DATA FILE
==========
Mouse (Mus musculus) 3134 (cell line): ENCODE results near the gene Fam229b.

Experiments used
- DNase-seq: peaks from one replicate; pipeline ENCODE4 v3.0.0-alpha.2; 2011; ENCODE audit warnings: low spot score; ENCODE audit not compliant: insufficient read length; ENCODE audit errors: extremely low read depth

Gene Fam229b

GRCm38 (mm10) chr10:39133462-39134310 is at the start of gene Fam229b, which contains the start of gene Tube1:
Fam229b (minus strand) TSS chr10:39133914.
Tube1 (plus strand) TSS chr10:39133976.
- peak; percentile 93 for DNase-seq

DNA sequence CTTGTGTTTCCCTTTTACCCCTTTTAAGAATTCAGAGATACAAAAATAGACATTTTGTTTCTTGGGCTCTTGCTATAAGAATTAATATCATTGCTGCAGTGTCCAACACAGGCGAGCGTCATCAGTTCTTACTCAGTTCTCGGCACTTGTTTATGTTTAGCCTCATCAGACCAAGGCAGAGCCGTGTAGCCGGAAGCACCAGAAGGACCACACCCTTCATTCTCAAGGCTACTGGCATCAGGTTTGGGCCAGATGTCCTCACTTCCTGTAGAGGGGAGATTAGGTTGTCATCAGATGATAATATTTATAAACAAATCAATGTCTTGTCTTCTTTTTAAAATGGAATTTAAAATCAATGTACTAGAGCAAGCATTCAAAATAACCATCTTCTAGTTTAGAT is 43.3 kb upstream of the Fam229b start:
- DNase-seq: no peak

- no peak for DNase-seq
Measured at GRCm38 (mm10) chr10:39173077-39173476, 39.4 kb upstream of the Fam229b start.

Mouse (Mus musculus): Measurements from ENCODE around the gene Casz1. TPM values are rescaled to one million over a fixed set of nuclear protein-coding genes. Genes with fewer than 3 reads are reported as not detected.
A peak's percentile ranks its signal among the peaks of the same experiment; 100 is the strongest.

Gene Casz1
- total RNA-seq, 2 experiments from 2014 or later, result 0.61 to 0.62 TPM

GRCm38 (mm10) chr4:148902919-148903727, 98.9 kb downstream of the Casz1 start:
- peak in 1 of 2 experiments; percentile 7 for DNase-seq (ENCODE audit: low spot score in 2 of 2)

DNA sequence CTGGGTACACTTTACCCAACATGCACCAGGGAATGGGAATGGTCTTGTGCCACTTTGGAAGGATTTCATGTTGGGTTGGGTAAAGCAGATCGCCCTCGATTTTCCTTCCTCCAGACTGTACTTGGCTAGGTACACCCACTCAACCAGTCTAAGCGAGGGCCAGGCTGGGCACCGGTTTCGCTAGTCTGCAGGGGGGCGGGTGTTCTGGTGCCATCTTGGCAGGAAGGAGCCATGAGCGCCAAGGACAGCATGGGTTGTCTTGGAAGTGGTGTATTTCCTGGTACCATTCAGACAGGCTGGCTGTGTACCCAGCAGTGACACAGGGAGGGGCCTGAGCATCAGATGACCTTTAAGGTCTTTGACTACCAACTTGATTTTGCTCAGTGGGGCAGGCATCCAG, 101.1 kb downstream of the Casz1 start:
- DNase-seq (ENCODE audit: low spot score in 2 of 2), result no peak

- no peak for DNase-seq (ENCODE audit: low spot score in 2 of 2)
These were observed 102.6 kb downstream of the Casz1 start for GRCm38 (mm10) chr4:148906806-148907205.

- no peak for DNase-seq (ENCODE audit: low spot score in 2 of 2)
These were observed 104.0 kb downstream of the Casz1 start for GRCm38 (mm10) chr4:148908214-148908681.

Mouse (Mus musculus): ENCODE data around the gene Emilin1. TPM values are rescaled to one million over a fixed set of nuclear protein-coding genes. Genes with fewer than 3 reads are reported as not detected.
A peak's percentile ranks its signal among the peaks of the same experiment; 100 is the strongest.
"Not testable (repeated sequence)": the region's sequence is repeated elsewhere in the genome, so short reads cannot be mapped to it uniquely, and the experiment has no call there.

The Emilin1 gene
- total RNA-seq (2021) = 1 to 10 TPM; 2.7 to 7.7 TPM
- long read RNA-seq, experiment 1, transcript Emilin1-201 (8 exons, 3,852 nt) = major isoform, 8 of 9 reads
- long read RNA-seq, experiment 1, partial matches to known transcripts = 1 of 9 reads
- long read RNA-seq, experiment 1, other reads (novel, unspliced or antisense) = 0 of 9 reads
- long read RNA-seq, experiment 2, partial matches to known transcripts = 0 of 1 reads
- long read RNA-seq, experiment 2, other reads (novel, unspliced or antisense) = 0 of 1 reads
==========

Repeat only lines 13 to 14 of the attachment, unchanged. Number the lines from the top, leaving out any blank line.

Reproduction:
Mouse (Mus musculus): Measurements from ENCODE around the gene Casz1. TPM values are rescaled to one million over a fixed set of nuclear protein-coding genes. Genes with fewer than 3 reads are reported as not detected.
A peak's percentile ranks its signal among the peaks of the same experiment; 100 is the strongest.